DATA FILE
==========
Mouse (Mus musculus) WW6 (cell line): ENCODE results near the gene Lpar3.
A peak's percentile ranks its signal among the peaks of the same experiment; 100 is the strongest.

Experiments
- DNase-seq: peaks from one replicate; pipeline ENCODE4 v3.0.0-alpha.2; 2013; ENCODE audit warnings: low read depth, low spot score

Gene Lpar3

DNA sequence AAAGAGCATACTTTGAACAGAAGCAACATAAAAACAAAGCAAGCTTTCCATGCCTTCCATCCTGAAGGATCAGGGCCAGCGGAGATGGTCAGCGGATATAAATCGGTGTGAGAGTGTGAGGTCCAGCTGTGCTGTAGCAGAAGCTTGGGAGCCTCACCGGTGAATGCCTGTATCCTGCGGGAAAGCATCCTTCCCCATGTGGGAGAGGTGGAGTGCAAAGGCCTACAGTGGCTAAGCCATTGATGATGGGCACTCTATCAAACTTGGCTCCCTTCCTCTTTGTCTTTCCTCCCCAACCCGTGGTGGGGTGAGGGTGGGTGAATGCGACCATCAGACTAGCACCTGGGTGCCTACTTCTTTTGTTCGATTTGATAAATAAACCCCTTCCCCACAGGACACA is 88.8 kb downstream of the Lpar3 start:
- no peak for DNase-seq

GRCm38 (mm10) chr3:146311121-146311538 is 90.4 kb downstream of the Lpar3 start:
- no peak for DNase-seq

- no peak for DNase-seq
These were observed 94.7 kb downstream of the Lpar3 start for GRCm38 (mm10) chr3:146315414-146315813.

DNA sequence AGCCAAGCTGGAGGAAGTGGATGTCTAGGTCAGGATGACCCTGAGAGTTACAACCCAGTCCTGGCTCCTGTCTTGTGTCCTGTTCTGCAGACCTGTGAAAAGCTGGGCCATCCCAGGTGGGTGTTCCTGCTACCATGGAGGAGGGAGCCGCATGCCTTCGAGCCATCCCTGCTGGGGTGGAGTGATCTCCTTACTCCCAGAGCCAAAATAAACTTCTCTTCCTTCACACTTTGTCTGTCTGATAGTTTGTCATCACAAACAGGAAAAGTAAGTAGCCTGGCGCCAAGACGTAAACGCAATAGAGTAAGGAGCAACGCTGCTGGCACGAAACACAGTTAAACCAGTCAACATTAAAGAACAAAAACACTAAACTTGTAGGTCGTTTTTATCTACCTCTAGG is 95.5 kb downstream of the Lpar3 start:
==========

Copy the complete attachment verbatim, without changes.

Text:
Mouse (Mus musculus) WW6 (cell line): ENCODE results near the gene Lpar3.
A peak's percentile ranks its signal among the peaks of the same experiment; 100 is the strongest.

Experiments
- DNase-seq: peaks from one replicate; pipeline ENCODE4 v3.0.0-alpha.2; 2013; ENCODE audit warnings: low read depth, low spot score

Gene Lpar3

DNA sequence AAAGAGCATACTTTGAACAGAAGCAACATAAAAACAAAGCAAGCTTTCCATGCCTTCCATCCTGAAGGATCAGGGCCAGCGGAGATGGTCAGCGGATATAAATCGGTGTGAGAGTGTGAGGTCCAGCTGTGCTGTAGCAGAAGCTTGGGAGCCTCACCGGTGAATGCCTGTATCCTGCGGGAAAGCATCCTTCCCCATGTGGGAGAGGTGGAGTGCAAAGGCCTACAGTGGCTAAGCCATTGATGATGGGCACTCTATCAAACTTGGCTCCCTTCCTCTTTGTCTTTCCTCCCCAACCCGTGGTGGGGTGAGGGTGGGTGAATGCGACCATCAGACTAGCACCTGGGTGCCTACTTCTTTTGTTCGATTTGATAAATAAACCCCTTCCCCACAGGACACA is 88.8 kb downstream of the Lpar3 start:
- no peak for DNase-seq

GRCm38 (mm10) chr3:146311121-146311538 is 90.4 kb downstream of the Lpar3 start:
- no peak for DNase-seq

- no peak for DNase-seq
These were observed 94.7 kb downstream of the Lpar3 start for GRCm38 (mm10) chr3:146315414-146315813.

DNA sequence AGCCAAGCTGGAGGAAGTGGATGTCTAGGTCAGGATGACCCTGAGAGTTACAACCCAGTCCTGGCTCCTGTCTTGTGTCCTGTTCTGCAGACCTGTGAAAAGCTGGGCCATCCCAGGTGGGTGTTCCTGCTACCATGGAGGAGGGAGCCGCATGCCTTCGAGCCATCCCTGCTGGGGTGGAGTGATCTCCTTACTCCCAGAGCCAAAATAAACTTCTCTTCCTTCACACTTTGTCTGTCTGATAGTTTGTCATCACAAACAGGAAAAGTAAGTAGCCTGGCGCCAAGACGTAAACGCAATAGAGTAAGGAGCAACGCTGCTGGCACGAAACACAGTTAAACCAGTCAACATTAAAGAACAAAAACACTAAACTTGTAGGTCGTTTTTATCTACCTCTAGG is 95.5 kb downstream of the Lpar3 start: